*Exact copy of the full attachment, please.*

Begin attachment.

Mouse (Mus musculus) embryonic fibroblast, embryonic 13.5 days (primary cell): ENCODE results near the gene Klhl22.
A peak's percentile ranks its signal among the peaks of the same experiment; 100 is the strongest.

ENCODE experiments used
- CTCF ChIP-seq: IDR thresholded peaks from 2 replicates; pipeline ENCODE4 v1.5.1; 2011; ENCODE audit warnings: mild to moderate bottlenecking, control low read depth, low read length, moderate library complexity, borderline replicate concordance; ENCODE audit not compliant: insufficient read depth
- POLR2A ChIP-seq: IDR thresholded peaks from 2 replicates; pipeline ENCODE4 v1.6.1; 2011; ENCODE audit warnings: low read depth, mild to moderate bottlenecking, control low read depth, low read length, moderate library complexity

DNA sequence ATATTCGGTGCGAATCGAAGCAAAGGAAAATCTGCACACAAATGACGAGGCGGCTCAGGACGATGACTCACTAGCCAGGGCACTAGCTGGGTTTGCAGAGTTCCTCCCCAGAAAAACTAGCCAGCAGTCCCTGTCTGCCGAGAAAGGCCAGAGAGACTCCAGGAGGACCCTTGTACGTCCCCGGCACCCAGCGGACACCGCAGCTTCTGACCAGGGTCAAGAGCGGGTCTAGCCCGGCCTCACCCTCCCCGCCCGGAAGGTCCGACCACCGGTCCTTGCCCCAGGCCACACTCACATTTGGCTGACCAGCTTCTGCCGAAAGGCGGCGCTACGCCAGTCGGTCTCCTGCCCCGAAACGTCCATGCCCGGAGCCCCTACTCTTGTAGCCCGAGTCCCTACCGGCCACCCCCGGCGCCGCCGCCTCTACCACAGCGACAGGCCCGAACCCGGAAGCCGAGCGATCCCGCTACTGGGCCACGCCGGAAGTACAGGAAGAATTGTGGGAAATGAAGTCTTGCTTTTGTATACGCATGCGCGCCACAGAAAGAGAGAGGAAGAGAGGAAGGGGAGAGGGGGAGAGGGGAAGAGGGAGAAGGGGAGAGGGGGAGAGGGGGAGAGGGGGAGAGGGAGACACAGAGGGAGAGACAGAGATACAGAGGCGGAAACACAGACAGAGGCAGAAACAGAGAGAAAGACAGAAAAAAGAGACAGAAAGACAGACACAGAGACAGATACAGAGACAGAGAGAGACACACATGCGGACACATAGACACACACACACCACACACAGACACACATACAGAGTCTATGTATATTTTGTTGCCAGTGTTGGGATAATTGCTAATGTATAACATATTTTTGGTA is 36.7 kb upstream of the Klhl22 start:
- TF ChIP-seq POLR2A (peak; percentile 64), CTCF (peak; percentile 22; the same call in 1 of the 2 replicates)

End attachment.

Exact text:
Mouse (Mus musculus) embryonic fibroblast, embryonic 13.5 days (primary cell): ENCODE results near the gene Klhl22.
A peak's percentile ranks its signal among the peaks of the same experiment; 100 is the strongest.

ENCODE experiments used
- CTCF ChIP-seq: IDR thresholded peaks from 2 replicates; pipeline ENCODE4 v1.5.1; 2011; ENCODE audit warnings: mild to moderate bottlenecking, control low read depth, low read length, moderate library complexity, borderline replicate concordance; ENCODE audit not compliant: insufficient read depth
- POLR2A ChIP-seq: IDR thresholded peaks from 2 replicates; pipeline ENCODE4 v1.6.1; 2011; ENCODE audit warnings: low read depth, mild to moderate bottlenecking, control low read depth, low read length, moderate library complexity

DNA sequence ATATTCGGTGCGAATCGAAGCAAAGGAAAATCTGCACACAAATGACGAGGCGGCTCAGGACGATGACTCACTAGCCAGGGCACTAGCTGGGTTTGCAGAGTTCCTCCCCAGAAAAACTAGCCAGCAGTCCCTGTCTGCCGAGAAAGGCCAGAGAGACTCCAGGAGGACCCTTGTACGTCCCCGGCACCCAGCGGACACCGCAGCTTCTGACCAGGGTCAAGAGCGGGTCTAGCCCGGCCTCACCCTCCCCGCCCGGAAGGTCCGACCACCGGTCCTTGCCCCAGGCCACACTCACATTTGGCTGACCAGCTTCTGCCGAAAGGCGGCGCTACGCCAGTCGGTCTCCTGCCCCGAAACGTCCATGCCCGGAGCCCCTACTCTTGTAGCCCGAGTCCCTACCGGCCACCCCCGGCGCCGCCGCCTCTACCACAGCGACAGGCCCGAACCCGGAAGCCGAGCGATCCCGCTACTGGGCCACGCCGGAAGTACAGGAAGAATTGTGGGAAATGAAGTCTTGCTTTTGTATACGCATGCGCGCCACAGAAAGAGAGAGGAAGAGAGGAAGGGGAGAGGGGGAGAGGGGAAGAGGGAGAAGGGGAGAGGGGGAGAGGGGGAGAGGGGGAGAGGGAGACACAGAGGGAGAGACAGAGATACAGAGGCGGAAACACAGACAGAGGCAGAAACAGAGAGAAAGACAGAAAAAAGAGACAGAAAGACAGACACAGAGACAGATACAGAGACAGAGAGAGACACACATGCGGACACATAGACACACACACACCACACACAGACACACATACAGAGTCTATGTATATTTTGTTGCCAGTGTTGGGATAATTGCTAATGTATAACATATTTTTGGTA is 36.7 kb upstream of the Klhl22 start:
- TF ChIP-seq POLR2A (peak; percentile 64), CTCF (peak; percentile 22; the same call in 1 of the 2 replicates)